It turns out that it really is possible to strike black gold in your own backyard, but instead of getting rich from the experience, now the oil belongs to someone else and you end up in an ExxonMobil-controlled no-fly zone where the foul black goop that swept away your petunias is now on its way to your drinking water supply. The comedic possibilities of such a turn of events seem limited, especially when Keystone XL is barreling ahead unimpeded.
|By: cocktailhag Thursday February 21, 2013 8:00 pm|
As long as I’ve been alive, but certainly since my first political awareness, a loud minority of Americans, through their well-financed and politically influential mouthpieces, have relentlessly hammered home the demented idea that “government” was some malevolent, faceless, money-grabbing bureaucracy that existed only to trample our freedoms. Funny, I thought, I had always learned that our government was, uniquely for the time, one in which we, the people chose what form it would take.
|By: cocktailhag Thursday January 10, 2013 8:00 pm|
Perhaps out of a combination of peevishness and thirst, John Boehner recently blurted out, “I need this job like I need a hole in my head.” Of course, the job he was complaining about, Speaker of the House, third in line for the Presidency, happens to be well-paid, prestigious, and quite evidently can be performed, after a fashion, even when drunk. That is, it’s decidedly not like the jobs that the vast majority of Americans toil away at, should they be lucky enough to have a job at all.
|By: Jon Walker Friday December 28, 2012 2:16 pm|
Recently, many have tried to place the blame for the current gridlock in Washington on growing partisanship, primaries, activists or even the electorate; but ultimately, the real root of this current dysfunction is our election laws.
|By: cocktailhag Thursday December 27, 2012 8:00 pm|
In any normal country, there would be no particular reason to expect 2013 to be an awful year. The right-wing Presidential candidate, who preached austerity, family values, and military adventurism, was soundly defeated by the center-left candidate, who favored, well, austerity-lite, personal freedom, and a fiscally convenient “peace dividend.” Overconfident and overfunded Republicans were similarly trounced in the House and Senate, losing seats in both despite stunning structural advantages.
It seemed that the Right’s perennial hobby horses, from favoring the wealthiest above all others and demonizing minorities of every type, to demanding that every non-military expenditure be slashed to the bone, had clearly been sent to the glue factory by the electorate. Alas, things are never what they seem in Washington.
|By: Jon Walker Thursday December 13, 2012 8:57 am|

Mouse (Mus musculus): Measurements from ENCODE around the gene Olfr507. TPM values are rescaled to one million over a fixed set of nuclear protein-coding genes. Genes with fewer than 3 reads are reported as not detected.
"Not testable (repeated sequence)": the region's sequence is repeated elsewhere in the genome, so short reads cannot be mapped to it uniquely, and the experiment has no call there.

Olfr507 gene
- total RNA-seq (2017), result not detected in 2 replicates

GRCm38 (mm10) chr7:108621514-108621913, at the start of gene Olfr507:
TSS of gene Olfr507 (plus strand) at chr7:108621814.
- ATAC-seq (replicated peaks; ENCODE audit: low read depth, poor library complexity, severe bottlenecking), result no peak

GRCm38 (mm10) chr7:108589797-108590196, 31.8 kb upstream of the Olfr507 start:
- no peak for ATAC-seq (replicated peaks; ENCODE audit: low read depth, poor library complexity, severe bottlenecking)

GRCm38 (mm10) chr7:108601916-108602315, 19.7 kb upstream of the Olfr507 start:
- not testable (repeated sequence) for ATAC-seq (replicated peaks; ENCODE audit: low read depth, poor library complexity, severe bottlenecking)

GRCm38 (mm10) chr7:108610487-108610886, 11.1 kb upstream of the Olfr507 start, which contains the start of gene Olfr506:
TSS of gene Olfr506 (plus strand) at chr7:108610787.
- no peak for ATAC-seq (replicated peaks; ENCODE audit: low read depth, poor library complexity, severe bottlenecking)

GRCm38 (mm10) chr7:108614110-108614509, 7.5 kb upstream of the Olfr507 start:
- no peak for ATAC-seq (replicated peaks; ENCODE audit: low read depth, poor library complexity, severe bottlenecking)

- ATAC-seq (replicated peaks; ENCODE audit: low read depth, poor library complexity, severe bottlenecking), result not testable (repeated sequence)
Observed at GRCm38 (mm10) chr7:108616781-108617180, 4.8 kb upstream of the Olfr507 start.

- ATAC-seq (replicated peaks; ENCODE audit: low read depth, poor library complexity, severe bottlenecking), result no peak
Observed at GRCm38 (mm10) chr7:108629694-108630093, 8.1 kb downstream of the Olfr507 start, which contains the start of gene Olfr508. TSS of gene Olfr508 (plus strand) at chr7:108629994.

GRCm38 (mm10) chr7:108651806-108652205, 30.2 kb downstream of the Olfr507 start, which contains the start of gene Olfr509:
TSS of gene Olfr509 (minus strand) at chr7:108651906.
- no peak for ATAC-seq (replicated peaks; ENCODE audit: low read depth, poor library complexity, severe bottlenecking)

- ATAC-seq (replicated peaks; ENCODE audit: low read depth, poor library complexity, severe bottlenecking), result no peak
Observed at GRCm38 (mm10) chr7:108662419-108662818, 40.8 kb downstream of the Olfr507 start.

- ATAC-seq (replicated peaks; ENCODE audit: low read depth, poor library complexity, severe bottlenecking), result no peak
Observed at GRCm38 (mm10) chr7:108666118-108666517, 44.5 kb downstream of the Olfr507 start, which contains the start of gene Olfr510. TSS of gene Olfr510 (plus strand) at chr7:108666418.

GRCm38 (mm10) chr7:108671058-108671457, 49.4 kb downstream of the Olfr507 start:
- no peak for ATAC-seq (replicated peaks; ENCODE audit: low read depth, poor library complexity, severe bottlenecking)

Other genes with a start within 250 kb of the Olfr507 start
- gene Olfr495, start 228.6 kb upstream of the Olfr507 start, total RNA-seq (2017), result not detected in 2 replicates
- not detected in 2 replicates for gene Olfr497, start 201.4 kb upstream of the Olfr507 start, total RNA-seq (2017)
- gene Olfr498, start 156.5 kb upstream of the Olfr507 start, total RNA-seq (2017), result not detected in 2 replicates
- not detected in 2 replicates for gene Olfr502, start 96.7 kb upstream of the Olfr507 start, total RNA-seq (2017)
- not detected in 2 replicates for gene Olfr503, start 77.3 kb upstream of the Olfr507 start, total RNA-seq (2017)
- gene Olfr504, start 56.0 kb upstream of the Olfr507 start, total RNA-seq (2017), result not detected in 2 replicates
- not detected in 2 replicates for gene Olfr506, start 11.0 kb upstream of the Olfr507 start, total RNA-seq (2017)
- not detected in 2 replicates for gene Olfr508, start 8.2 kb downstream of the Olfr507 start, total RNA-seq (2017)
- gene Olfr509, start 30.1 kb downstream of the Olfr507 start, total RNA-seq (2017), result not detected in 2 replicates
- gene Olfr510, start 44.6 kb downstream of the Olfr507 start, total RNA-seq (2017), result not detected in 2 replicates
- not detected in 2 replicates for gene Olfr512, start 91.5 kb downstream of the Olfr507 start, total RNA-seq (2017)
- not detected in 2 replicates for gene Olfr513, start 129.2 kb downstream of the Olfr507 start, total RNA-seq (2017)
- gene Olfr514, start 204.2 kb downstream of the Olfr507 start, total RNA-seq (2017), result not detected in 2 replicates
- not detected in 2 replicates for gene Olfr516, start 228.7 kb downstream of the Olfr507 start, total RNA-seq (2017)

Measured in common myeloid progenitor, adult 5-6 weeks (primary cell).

While the negotiations between President Barack Obama and House Speaker John Boehner are still ongoing there is little indication we will see a deal in the short term. Recently Boehner has made an offer and Obama has made a counteroffer, but there is little actual movement. The two new offers are only slightly different from their initial offers and still very far apart. There is no agreement on the size of the revenue increases or the size of cuts. As a result, Boehner is warning his caucus to expect to work through Christmas.
|By: Jon Walker Thursday September 13, 2012 2:00 pm|
The President of the United State is selected not by the voters of the country but by the Electoral College. This poorly designed system allows for numerous and potentially very serious problems. The best known issues with it are that it encourages candidates to work only to appeal to voters in a handful of swing states and that a candidate could win the Presidency even if he loses the popular vote. Those are only the tip of the iceberg, though. An AP story about three potential rogue electors highlight a less known but very serious flaw in the system.
|By: Jon Walker Monday July 23, 2012 1:40 pm|
I think the filibuster is awful. It makes a mockery of the principles of democracy. It destroys democratic accountability. It enable politicians to make false promises they will never need to make good on. It has crippled our government. It even inherently violates the clear intent of the Constitution. That is why I think the filibuster needs to be eliminated, not reformed. So why is anyone proposing merely to “reform” it?
|By: Gar Alperovitz Saturday June 23, 2012 7:00 pm|
The recent Public Banking conference held in Philadelphia offered a message that is at once so simple – but also so bold – it is hard for most Americans to pause long enough to understand how profoundly their thinking had been corralled by the masters of finance – in ways far, far, far more insidious and powerful than even the latest financial crisis suggests.
To understand what has happened, however, you first have to take a minute to shake a few cobwebs out of your brain about “money” – and how it is created and by whom and for whose benefit.
|By: cocktailhag Thursday May 31, 2012 8:00 pm|
By any objective measure, Republican dominance in either state or local government ends in failure. Deficits, cronyism, declining services and economic malaise are always the result, conveniently leaving in their wake increased public cynicism about the value of government at all. But that leaves out the curious paradox that it precisely when government is so thoroughly trashed, rich people are more eager than ever to buy it. Why? For the same reason they love to buy “troubled” companies and fixer-uppers; somewhere, someone has left money on the table, and they’ve got to get their paws on it.